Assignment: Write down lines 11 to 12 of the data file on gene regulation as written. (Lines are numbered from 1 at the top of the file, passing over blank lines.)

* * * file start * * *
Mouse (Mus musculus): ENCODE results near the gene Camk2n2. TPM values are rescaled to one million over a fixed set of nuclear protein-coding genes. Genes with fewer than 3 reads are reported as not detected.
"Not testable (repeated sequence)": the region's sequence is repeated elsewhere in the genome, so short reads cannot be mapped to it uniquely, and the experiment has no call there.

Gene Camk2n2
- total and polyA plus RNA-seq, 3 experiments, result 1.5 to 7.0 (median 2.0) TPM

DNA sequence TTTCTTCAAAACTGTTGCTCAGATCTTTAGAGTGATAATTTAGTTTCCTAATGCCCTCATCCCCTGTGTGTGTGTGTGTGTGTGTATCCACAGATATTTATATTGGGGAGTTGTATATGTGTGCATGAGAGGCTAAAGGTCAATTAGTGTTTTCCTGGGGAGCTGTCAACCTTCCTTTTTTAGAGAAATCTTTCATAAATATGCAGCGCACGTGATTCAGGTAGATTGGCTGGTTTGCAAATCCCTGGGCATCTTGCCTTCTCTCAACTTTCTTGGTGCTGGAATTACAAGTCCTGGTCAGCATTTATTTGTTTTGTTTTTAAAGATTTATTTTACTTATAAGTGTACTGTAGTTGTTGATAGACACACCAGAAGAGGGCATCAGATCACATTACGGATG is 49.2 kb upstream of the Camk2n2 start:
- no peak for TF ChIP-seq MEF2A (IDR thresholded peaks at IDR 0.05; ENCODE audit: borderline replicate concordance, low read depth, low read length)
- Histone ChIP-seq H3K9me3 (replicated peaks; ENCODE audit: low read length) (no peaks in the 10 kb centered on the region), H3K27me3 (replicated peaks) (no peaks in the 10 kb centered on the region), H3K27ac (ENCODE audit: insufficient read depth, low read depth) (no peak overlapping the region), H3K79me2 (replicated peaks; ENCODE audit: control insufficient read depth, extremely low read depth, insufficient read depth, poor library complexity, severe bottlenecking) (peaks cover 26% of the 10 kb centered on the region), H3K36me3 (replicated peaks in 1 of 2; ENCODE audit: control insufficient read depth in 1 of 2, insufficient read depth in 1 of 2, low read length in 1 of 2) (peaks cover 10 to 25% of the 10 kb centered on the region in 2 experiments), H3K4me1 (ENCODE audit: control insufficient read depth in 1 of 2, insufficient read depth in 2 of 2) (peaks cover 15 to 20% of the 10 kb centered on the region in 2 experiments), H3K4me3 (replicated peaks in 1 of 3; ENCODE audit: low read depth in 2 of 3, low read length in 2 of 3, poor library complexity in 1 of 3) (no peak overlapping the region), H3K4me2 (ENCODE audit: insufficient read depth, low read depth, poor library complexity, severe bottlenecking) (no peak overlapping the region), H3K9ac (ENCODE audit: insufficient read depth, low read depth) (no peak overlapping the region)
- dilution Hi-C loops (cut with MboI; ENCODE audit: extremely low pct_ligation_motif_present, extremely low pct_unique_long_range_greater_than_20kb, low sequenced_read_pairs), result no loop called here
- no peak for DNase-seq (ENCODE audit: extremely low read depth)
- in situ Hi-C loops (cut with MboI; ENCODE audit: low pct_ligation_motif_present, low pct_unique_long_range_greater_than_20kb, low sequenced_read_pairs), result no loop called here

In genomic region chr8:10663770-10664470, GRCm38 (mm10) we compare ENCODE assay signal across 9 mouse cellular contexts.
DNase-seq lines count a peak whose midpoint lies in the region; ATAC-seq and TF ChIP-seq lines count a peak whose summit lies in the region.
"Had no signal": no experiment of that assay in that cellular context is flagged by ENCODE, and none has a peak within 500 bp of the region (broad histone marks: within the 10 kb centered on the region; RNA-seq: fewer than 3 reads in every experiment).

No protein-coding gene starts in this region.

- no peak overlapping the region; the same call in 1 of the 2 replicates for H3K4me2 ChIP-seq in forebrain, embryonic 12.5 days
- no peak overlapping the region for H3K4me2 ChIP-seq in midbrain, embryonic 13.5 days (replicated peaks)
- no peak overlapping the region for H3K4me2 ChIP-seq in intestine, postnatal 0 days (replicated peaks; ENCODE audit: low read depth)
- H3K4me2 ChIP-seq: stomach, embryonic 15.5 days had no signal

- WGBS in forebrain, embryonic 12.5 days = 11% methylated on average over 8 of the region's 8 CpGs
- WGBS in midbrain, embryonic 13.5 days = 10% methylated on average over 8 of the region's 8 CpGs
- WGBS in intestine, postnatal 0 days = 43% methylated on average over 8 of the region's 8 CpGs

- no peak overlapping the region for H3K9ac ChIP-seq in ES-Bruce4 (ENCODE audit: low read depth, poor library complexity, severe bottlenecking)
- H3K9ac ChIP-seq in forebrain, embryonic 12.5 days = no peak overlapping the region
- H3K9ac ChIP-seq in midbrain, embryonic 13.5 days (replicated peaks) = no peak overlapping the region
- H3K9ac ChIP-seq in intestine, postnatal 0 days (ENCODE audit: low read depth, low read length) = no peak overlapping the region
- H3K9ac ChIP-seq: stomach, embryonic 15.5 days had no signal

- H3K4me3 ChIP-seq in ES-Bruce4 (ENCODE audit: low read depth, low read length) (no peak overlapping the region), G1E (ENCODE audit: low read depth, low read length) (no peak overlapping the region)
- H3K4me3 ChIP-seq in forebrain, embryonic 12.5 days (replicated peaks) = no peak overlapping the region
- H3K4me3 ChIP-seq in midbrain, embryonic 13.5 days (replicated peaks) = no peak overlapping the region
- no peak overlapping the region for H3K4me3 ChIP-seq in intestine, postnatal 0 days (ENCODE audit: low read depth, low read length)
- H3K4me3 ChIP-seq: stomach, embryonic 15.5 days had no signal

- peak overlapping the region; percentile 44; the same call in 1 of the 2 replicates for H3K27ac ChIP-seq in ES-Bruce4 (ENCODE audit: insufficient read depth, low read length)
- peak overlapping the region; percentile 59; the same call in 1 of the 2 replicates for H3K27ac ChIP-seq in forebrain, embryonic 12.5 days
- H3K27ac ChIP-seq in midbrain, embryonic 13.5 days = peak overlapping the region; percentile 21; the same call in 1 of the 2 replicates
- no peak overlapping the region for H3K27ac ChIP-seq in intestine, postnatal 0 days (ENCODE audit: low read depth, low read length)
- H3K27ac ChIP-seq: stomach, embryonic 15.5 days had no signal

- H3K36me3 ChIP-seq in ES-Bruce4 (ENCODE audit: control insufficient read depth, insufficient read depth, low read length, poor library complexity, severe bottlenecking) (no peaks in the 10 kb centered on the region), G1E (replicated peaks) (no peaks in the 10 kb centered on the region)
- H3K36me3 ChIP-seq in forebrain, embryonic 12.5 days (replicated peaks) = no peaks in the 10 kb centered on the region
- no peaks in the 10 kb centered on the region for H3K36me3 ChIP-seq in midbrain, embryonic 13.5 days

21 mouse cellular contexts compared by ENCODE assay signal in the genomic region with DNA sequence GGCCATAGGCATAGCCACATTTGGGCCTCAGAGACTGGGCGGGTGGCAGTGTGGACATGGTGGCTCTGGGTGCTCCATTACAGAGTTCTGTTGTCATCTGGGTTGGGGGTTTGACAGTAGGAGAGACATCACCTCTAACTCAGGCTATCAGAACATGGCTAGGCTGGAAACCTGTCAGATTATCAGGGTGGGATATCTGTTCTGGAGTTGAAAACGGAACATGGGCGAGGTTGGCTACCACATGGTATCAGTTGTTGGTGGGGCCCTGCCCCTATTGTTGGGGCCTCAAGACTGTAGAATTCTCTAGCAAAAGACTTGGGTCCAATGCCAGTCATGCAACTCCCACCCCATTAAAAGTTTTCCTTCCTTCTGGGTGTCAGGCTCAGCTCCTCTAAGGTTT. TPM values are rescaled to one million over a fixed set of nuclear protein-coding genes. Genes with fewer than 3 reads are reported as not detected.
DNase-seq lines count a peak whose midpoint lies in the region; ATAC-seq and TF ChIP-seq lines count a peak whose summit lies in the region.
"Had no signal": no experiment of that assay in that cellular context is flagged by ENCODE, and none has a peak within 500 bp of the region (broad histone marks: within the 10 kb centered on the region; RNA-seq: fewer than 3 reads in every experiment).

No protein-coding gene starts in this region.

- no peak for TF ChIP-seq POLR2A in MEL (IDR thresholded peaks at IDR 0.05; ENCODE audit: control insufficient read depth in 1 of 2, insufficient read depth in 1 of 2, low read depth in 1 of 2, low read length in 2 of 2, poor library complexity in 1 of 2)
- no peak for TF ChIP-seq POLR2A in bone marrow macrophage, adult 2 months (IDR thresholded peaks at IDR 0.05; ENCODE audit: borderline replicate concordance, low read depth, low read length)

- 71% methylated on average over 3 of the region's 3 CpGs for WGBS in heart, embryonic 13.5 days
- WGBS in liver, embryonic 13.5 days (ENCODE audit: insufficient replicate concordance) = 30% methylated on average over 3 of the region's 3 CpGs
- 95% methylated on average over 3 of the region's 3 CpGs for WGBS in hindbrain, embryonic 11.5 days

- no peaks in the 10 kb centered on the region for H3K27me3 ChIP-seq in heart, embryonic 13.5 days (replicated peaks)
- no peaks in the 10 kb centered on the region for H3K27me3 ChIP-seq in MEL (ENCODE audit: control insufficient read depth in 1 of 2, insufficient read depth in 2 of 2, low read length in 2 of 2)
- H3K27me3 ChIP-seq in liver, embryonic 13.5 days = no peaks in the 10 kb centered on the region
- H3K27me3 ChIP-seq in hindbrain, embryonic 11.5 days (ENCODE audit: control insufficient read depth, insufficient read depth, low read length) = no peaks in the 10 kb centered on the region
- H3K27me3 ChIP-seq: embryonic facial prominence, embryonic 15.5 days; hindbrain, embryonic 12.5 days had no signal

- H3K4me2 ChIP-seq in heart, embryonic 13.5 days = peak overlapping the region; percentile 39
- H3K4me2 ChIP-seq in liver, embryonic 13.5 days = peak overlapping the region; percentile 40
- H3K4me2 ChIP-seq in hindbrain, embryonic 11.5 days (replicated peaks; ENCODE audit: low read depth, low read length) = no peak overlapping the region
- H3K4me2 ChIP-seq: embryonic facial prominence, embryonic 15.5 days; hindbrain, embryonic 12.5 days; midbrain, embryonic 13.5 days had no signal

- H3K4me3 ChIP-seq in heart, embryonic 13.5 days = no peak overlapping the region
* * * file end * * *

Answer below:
In genomic region chr8:10663770-10664470, GRCm38 (mm10) we compare ENCODE assay signal across 9 mouse cellular contexts.
DNase-seq lines count a peak whose midpoint lies in the region; ATAC-seq and TF ChIP-seq lines count a peak whose summit lies in the region.